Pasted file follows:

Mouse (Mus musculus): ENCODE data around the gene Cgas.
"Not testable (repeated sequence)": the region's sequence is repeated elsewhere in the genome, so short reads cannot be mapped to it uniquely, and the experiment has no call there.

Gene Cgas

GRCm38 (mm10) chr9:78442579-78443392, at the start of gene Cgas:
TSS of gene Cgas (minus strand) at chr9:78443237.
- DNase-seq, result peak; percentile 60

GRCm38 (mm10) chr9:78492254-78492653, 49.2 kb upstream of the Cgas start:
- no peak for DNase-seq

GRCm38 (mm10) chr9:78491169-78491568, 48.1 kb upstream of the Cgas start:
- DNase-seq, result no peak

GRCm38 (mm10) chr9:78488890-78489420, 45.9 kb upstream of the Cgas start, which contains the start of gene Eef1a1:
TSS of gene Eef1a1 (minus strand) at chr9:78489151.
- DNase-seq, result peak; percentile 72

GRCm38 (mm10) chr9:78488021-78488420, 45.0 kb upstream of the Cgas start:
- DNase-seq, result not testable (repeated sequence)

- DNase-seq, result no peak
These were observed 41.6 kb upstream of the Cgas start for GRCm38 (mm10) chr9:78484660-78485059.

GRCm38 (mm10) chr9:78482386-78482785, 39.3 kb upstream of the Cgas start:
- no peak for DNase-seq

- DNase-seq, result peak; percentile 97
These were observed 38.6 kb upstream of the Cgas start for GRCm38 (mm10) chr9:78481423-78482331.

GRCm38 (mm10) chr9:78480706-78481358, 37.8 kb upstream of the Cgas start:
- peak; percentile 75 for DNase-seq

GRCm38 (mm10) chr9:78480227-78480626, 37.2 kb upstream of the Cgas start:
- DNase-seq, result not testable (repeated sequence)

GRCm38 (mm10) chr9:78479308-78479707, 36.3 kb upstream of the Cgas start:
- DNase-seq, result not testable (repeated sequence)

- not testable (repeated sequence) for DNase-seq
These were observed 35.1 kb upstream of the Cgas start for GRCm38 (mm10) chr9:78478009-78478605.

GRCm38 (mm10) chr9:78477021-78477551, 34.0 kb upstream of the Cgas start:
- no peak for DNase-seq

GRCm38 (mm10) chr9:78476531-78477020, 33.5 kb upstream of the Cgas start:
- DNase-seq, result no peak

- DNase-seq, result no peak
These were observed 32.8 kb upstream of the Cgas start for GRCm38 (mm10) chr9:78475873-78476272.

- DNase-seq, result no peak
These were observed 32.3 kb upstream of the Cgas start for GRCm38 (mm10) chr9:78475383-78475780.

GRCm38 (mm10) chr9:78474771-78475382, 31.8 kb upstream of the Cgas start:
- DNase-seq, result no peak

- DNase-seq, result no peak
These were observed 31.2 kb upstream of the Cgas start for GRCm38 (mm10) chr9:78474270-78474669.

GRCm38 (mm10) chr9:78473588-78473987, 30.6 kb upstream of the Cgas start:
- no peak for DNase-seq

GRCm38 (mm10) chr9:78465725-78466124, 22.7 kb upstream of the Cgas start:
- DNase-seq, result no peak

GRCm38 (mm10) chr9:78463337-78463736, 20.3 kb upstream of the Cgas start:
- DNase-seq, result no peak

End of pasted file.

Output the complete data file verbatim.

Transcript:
Mouse (Mus musculus): ENCODE data around the gene Cgas.
"Not testable (repeated sequence)": the region's sequence is repeated elsewhere in the genome, so short reads cannot be mapped to it uniquely, and the experiment has no call there.

Gene Cgas

GRCm38 (mm10) chr9:78442579-78443392, at the start of gene Cgas:
TSS of gene Cgas (minus strand) at chr9:78443237.
- DNase-seq, result peak; percentile 60

GRCm38 (mm10) chr9:78492254-78492653, 49.2 kb upstream of the Cgas start:
- no peak for DNase-seq

GRCm38 (mm10) chr9:78491169-78491568, 48.1 kb upstream of the Cgas start:
- DNase-seq, result no peak

GRCm38 (mm10) chr9:78488890-78489420, 45.9 kb upstream of the Cgas start, which contains the start of gene Eef1a1:
TSS of gene Eef1a1 (minus strand) at chr9:78489151.
- DNase-seq, result peak; percentile 72

GRCm38 (mm10) chr9:78488021-78488420, 45.0 kb upstream of the Cgas start:
- DNase-seq, result not testable (repeated sequence)

- DNase-seq, result no peak
These were observed 41.6 kb upstream of the Cgas start for GRCm38 (mm10) chr9:78484660-78485059.

GRCm38 (mm10) chr9:78482386-78482785, 39.3 kb upstream of the Cgas start:
- no peak for DNase-seq

- DNase-seq, result peak; percentile 97
These were observed 38.6 kb upstream of the Cgas start for GRCm38 (mm10) chr9:78481423-78482331.

GRCm38 (mm10) chr9:78480706-78481358, 37.8 kb upstream of the Cgas start:
- peak; percentile 75 for DNase-seq

GRCm38 (mm10) chr9:78480227-78480626, 37.2 kb upstream of the Cgas start:
- DNase-seq, result not testable (repeated sequence)

GRCm38 (mm10) chr9:78479308-78479707, 36.3 kb upstream of the Cgas start:
- DNase-seq, result not testable (repeated sequence)

- not testable (repeated sequence) for DNase-seq
These were observed 35.1 kb upstream of the Cgas start for GRCm38 (mm10) chr9:78478009-78478605.

GRCm38 (mm10) chr9:78477021-78477551, 34.0 kb upstream of the Cgas start:
- no peak for DNase-seq

GRCm38 (mm10) chr9:78476531-78477020, 33.5 kb upstream of the Cgas start:
- DNase-seq, result no peak

- DNase-seq, result no peak
These were observed 32.8 kb upstream of the Cgas start for GRCm38 (mm10) chr9:78475873-78476272.

- DNase-seq, result no peak
These were observed 32.3 kb upstream of the Cgas start for GRCm38 (mm10) chr9:78475383-78475780.

GRCm38 (mm10) chr9:78474771-78475382, 31.8 kb upstream of the Cgas start:
- DNase-seq, result no peak

- DNase-seq, result no peak
These were observed 31.2 kb upstream of the Cgas start for GRCm38 (mm10) chr9:78474270-78474669.

GRCm38 (mm10) chr9:78473588-78473987, 30.6 kb upstream of the Cgas start:
- no peak for DNase-seq

GRCm38 (mm10) chr9:78465725-78466124, 22.7 kb upstream of the Cgas start:
- DNase-seq, result no peak

GRCm38 (mm10) chr9:78463337-78463736, 20.3 kb upstream of the Cgas start:
- DNase-seq, result no peak